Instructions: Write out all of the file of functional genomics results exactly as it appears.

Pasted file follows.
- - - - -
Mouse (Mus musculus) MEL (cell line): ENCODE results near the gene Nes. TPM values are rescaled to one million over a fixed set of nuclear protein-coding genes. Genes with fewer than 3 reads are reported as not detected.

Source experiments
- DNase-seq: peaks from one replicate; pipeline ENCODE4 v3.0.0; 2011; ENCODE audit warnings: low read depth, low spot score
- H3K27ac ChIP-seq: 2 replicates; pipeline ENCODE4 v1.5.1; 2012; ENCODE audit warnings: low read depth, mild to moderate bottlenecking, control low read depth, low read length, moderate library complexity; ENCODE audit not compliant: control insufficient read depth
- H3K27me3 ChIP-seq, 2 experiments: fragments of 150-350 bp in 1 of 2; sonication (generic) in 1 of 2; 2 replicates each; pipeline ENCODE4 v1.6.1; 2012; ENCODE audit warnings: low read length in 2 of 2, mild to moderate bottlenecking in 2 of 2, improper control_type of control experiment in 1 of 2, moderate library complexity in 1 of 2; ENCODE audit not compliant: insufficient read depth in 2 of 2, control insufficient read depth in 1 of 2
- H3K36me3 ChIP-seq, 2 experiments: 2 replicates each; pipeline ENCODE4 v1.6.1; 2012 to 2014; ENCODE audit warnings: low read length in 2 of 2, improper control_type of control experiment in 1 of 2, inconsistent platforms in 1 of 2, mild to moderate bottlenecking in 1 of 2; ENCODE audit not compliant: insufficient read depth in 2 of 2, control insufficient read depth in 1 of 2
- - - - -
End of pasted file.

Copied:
Mouse (Mus musculus) MEL (cell line): ENCODE results near the gene Nes. TPM values are rescaled to one million over a fixed set of nuclear protein-coding genes. Genes with fewer than 3 reads are reported as not detected.

Source experiments
- DNase-seq: peaks from one replicate; pipeline ENCODE4 v3.0.0; 2011; ENCODE audit warnings: low read depth, low spot score
- H3K27ac ChIP-seq: 2 replicates; pipeline ENCODE4 v1.5.1; 2012; ENCODE audit warnings: low read depth, mild to moderate bottlenecking, control low read depth, low read length, moderate library complexity; ENCODE audit not compliant: control insufficient read depth
- H3K27me3 ChIP-seq, 2 experiments: fragments of 150-350 bp in 1 of 2; sonication (generic) in 1 of 2; 2 replicates each; pipeline ENCODE4 v1.6.1; 2012; ENCODE audit warnings: low read length in 2 of 2, mild to moderate bottlenecking in 2 of 2, improper control_type of control experiment in 1 of 2, moderate library complexity in 1 of 2; ENCODE audit not compliant: insufficient read depth in 2 of 2, control insufficient read depth in 1 of 2
- H3K36me3 ChIP-seq, 2 experiments: 2 replicates each; pipeline ENCODE4 v1.6.1; 2012 to 2014; ENCODE audit warnings: low read length in 2 of 2, improper control_type of control experiment in 1 of 2, inconsistent platforms in 1 of 2, mild to moderate bottlenecking in 1 of 2; ENCODE audit not compliant: insufficient read depth in 2 of 2, control insufficient read depth in 1 of 2